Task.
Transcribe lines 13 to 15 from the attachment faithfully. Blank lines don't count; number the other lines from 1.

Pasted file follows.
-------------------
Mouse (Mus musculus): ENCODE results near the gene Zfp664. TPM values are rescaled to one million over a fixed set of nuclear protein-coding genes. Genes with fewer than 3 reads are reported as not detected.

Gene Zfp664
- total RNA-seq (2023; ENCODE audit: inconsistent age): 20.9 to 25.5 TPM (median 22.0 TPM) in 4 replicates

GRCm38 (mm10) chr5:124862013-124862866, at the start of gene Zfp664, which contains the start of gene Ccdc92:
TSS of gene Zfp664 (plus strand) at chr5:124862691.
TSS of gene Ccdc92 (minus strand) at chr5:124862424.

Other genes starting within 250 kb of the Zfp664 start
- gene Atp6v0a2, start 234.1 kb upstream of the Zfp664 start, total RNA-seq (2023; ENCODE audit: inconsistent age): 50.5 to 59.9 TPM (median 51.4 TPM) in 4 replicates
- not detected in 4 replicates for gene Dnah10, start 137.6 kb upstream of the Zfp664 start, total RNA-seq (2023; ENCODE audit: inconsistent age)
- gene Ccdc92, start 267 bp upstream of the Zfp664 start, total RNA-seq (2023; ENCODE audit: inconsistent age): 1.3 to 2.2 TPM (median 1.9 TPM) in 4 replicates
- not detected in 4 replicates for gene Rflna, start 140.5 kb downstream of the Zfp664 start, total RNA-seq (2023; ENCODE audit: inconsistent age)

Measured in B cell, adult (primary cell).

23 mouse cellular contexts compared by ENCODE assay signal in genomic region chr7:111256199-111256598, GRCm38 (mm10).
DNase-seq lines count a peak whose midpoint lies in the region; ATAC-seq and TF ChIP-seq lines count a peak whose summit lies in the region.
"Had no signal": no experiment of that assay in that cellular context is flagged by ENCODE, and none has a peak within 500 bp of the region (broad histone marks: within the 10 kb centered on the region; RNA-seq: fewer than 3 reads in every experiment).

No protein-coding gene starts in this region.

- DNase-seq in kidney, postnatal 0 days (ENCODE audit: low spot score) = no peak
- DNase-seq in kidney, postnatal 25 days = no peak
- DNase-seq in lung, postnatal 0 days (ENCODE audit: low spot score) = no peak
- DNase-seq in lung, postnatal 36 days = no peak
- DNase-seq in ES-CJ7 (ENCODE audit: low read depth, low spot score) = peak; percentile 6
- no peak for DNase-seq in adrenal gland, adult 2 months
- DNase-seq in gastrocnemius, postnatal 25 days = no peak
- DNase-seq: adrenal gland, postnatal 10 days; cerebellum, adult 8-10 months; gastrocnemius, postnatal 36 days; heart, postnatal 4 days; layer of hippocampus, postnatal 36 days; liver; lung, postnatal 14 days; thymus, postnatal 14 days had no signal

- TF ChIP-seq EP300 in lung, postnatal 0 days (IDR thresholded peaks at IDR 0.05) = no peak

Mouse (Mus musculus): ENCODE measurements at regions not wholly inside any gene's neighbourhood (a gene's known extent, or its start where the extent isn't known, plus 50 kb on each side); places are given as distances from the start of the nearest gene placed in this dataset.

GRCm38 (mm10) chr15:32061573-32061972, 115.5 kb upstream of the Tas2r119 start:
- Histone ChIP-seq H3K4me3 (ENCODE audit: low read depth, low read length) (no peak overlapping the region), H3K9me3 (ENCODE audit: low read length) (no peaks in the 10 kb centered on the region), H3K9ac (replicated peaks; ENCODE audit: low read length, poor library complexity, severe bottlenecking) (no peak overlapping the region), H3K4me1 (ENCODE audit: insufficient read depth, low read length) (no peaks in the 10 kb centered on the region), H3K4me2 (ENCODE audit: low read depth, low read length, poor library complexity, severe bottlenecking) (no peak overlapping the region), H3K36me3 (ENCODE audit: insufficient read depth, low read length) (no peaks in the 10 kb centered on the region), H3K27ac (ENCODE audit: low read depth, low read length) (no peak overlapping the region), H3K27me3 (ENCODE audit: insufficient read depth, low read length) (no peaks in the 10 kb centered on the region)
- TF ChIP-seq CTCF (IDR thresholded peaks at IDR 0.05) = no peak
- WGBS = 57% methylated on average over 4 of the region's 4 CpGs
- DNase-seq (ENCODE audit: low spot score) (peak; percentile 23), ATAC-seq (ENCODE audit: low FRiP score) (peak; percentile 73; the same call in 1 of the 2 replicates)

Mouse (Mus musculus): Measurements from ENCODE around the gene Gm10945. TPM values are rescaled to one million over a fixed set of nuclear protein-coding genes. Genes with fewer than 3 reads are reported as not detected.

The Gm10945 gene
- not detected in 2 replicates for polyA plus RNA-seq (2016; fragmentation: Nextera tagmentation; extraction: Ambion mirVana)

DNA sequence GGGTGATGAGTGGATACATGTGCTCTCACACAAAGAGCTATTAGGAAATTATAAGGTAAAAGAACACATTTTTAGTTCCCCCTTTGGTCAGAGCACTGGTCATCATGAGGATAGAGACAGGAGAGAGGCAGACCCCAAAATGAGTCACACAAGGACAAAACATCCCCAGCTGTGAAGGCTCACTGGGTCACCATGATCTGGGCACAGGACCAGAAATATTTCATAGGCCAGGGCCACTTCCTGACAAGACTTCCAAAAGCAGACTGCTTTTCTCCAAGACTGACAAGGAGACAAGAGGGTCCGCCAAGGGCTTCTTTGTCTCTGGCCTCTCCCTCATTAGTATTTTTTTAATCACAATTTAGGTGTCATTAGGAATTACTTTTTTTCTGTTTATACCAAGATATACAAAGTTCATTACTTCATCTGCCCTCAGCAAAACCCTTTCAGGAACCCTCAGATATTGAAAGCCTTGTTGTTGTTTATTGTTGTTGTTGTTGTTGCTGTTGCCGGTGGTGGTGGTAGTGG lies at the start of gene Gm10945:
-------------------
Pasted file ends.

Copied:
23 mouse cellular contexts compared by ENCODE assay signal in genomic region chr7:111256199-111256598, GRCm38 (mm10).
DNase-seq lines count a peak whose midpoint lies in the region; ATAC-seq and TF ChIP-seq lines count a peak whose summit lies in the region.
"Had no signal": no experiment of that assay in that cellular context is flagged by ENCODE, and none has a peak within 500 bp of the region (broad histone marks: within the 10 kb centered on the region; RNA-seq: fewer than 3 reads in every experiment).